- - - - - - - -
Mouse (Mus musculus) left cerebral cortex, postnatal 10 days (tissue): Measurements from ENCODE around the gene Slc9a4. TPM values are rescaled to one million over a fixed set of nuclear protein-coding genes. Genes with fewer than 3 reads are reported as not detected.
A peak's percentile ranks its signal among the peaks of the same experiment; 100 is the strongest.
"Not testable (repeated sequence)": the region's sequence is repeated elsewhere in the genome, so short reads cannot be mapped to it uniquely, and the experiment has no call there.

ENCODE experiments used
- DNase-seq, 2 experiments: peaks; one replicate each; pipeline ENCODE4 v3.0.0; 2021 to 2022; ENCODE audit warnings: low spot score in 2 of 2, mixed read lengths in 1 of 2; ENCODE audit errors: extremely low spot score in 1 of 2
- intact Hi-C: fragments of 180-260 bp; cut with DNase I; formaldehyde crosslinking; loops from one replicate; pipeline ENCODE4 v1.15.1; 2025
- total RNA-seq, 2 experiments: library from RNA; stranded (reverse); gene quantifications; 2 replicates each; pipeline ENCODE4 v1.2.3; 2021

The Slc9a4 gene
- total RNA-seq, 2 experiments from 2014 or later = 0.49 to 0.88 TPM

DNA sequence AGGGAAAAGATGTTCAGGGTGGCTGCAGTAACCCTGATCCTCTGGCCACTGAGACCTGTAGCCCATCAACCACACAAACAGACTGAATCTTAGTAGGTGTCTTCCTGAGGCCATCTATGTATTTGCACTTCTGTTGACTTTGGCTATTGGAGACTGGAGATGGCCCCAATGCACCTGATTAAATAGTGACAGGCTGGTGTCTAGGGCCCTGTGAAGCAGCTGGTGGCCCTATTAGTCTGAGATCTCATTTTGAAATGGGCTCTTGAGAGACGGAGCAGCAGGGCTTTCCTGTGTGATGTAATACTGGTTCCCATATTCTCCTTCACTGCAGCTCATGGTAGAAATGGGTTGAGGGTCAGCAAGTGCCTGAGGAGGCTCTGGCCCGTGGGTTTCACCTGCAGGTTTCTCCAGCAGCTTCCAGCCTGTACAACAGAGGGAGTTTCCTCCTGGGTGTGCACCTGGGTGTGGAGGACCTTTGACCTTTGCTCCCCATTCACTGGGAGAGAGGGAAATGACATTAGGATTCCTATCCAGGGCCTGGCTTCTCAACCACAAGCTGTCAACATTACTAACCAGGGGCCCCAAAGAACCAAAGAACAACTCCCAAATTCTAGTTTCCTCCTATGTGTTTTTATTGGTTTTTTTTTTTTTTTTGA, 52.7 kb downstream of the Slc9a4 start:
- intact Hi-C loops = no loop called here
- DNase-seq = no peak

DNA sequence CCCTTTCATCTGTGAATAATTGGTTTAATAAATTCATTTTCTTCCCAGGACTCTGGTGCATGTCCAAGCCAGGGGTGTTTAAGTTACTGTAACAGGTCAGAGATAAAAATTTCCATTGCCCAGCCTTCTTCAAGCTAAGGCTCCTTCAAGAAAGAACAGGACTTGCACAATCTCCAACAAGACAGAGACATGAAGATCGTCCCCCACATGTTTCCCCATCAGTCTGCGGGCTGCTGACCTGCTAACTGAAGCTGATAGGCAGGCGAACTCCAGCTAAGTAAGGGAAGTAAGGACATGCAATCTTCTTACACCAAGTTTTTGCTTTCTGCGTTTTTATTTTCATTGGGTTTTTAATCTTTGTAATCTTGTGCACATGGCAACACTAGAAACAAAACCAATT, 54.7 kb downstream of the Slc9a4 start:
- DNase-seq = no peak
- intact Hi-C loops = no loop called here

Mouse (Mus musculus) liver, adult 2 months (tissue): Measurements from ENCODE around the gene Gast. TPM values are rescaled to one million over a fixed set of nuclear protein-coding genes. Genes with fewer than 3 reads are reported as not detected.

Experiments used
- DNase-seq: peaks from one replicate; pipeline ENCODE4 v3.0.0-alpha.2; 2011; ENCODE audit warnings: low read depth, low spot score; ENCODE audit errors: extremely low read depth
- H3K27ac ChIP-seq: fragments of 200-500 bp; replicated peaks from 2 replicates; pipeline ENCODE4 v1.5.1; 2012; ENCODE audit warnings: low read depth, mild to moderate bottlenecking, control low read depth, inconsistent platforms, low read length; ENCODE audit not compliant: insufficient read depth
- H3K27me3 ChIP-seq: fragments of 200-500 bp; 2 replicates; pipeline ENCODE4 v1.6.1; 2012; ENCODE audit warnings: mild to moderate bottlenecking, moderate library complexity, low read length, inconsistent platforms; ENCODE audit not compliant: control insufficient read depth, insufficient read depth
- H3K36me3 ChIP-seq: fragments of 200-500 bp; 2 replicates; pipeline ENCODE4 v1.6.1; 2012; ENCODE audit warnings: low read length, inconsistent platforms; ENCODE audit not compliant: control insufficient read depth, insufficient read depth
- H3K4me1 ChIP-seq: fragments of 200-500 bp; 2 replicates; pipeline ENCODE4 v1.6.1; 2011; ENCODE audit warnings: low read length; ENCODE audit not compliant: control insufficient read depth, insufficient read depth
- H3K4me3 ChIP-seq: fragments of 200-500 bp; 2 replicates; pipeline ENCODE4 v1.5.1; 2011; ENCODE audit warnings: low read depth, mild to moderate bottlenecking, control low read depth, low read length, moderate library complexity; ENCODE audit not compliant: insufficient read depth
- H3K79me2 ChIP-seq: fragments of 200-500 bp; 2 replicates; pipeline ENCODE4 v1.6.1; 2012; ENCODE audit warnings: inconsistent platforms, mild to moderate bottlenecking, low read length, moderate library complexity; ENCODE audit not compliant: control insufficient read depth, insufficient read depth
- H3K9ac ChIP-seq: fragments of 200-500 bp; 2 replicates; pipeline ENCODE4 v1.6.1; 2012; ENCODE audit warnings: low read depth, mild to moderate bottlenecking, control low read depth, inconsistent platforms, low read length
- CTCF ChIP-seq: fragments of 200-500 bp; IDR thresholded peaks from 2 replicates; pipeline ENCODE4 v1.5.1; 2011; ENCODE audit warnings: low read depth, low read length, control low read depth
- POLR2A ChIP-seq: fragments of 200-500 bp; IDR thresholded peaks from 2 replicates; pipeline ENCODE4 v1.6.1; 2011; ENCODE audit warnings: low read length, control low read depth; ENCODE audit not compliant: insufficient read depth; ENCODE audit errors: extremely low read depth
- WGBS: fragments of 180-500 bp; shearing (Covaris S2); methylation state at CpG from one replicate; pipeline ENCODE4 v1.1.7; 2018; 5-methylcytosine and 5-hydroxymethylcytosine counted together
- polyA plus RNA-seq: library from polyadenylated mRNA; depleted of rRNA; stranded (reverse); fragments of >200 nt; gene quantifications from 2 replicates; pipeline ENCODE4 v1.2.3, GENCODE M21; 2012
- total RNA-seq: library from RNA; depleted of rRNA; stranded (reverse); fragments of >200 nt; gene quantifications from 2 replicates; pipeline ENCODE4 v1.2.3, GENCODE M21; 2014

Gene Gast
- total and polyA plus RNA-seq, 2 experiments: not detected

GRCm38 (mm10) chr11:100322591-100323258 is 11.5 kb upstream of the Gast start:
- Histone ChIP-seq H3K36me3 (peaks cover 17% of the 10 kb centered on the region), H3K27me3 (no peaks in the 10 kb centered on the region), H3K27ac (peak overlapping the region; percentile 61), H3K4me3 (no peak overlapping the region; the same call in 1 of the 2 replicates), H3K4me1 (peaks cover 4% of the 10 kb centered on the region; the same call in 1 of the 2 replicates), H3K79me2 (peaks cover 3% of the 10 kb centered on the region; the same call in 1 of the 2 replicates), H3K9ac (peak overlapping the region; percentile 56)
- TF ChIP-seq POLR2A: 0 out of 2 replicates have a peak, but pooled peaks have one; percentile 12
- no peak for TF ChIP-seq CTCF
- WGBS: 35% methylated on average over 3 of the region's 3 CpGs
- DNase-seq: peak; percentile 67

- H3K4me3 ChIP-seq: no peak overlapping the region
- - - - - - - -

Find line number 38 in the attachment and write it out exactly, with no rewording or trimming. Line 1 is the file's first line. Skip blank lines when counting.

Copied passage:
- DNase-seq: peak; percentile 67